Surprised by Joy
© 1955 C.S. Lewis
“When I first read Chesterton, I did not know what I was in for. God is, if I may say it, quite unscrupulous.”
Mention the name C.S. Lewis and the image of a prolific author comes to mind, secure in reputation as a scholar of medieval literature and author of Christian apologetics. Surprised by Joy reveals a Lewis far removed from the pedestal of memory. A brief autobiography, it tells the story of how he came of age, losing and refinding faith as the world destroyed itself around him. Here is a Lewis outside the university, unguarded by coats of tweed; he is a man, struggling with fear and doubts, spurred on by hope and far more entertaining than I would have ever expected.
The Lewis of expectations is here; an introverted, bookish, and supremely thoughtful boy with a rich imagination fed by a love for classic and mythic literature. Lewis’ gift for storytelling is not limited to fiction, evidenced by the side-splitting account in which he recounts his father — an orator who could be intoxicated by verbosity once he’d gotten started — subjecting five year old boys to momentous speeches full of pomp and storied prose, all for ordinary errors like getting one’s shoes wet in the grass. Beyond the story of an early-20th century English childhood, however, this is the coming of age of a profound man, who sees his life as driven on by a search for “Joy”, which he experienced in brief stabs of ecstasy at various points in his young life. Such joy was not to be found in his childhood religion, which as as badly taught as everything else. He experienced shades of ecstasy when stumbling upon the Nordic myths, and despite his later materialism had a strong interest in the occult. Later, he would come to see these experiences as momentary glimpses of something greater, and the book ends with his return to theism. He doesn’t make arguments to the reader, only outlines of the philosophical questions and themes he grappled with in his youth. This can tend toward the heady, as Lewis’ tipping point is the moment when he begins to understand the universe as some sort of cosmic mind, an Absolute, and another author (Chesterton) forces him to call a spade a spade. When Lewis is being philosophical about the writing can get heady — ‘thinking about thinking’ always does, and Lewis’ attempt to understand consciousness appears to have been a major factor in his rejection of a purely material universe. Here the difficulty is further complicated by frequent mentions of intellectual movements that Lewis was arguing with and flirting with that have since faded not only from the intellectual scene, but from memory altogether.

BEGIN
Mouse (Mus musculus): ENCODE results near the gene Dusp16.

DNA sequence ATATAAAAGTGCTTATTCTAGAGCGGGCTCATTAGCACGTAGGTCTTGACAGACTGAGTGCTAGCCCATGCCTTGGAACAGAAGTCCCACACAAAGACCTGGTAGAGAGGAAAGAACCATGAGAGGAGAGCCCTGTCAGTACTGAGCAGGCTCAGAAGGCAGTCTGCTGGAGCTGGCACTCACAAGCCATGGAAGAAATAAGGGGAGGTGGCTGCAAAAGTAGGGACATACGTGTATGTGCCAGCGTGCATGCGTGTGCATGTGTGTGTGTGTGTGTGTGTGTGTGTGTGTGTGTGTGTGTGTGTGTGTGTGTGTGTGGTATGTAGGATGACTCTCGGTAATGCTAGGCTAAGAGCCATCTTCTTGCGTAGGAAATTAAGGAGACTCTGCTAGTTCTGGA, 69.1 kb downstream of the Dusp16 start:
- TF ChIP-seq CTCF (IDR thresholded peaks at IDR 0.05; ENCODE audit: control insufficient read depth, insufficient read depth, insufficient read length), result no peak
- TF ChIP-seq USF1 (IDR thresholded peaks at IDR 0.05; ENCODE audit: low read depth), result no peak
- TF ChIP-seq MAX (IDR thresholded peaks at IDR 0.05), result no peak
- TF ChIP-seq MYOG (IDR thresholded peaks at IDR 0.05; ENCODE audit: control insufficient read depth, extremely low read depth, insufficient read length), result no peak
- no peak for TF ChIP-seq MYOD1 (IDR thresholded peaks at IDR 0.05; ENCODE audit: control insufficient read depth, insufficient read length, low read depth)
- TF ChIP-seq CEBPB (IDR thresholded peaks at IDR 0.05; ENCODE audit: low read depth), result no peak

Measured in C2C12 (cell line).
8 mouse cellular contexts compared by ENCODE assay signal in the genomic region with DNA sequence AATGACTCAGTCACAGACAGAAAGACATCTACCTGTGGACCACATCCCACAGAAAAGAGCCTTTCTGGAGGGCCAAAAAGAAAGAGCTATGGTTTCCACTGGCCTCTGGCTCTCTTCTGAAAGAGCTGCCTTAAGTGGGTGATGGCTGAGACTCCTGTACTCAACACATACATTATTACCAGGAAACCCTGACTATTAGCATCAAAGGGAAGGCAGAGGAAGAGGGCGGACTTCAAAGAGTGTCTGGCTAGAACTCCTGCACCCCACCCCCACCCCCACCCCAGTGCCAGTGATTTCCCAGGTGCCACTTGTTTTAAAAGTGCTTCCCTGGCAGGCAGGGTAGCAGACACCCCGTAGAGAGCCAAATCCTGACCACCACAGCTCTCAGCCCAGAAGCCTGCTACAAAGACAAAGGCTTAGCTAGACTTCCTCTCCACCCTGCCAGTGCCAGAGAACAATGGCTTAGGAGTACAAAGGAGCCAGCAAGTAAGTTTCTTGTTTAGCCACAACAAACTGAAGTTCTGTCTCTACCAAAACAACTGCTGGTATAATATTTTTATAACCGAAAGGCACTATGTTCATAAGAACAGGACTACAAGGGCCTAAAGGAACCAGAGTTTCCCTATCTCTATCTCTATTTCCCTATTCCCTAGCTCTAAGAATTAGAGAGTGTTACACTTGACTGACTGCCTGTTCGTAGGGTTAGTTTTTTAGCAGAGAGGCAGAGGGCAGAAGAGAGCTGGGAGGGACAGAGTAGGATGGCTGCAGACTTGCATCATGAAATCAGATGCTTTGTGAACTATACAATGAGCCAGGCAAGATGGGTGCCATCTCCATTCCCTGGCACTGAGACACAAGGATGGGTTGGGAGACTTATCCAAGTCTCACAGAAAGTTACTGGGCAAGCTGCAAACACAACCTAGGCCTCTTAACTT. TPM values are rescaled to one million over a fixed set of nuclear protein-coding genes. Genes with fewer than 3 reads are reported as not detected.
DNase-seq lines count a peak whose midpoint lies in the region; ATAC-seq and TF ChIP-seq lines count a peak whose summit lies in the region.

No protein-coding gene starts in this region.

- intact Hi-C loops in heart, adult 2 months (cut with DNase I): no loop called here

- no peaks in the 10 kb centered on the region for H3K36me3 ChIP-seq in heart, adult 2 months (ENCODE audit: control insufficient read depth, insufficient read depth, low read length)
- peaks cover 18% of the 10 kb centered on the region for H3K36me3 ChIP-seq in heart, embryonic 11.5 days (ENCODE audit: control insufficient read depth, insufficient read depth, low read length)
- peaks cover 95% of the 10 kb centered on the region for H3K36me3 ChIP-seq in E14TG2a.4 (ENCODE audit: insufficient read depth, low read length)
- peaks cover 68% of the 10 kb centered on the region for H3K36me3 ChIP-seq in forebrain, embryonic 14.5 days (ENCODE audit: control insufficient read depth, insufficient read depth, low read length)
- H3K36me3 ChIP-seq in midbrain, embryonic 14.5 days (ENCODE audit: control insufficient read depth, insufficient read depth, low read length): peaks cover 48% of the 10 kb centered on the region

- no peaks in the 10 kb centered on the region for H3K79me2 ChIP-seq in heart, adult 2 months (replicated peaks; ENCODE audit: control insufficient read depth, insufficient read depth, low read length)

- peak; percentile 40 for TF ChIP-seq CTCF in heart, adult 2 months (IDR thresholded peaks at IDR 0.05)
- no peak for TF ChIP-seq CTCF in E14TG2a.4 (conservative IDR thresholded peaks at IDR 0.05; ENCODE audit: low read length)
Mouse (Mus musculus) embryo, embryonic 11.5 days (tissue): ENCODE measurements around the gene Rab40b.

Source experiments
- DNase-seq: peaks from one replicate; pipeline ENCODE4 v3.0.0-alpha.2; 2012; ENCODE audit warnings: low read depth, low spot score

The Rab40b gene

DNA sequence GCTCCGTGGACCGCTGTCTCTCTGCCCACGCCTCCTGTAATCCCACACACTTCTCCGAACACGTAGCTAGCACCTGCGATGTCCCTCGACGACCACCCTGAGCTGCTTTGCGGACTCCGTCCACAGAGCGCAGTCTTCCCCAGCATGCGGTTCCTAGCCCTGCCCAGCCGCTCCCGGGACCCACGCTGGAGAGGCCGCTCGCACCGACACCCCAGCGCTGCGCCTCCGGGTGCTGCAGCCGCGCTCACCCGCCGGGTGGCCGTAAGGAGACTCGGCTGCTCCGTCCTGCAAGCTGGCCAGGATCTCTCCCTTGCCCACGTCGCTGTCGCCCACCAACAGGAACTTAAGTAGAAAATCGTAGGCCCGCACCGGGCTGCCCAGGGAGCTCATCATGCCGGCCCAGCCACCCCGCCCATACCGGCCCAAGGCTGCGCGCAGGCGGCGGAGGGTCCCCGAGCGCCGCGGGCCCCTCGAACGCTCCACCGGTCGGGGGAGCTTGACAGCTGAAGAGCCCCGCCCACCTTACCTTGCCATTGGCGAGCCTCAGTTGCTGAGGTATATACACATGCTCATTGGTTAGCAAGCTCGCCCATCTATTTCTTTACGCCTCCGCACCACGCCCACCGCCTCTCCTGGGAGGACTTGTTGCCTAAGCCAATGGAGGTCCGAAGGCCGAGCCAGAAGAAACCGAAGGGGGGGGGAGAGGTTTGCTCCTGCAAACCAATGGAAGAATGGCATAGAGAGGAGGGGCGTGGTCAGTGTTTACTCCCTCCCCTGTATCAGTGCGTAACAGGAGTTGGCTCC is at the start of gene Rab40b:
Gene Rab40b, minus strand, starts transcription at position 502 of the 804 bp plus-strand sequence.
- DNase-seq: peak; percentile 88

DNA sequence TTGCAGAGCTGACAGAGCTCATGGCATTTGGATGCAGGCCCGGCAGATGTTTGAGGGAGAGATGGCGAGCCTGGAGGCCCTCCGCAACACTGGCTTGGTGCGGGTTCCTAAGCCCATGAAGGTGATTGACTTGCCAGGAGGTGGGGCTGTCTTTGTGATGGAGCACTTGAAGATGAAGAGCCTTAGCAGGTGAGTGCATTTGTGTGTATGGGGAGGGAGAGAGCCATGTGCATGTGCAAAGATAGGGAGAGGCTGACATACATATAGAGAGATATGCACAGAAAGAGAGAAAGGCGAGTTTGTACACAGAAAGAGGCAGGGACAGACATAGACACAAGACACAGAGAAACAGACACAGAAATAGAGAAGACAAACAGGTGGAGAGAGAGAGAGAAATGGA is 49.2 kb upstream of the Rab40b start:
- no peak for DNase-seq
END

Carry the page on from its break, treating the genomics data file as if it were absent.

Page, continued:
I’ve read this book several times in the last two years, partially out of affection for the author and partially to understand his experience. The latter still eludes me in part, but epiphanies aren’t a mental commodity that can be packaged up and transferred from brain to brain. However much some of his experience may elude me, there’s still so much about him to appreciate: his contempt for authority, his imaginative passion and curiosity, his dogged efforts to wrest understanding from old books and new friend, and his utter delight in simple things like country walks and stolen mornings spent with a pipe in the library. He’s one of those authors who I spot on a bookstore display and have a sudden burst of affection for, as though I’d spotted a friend out of the window. (Wendell Berry has a similar effect, but Lewis has that old-fashioned Oxford don aura about him.)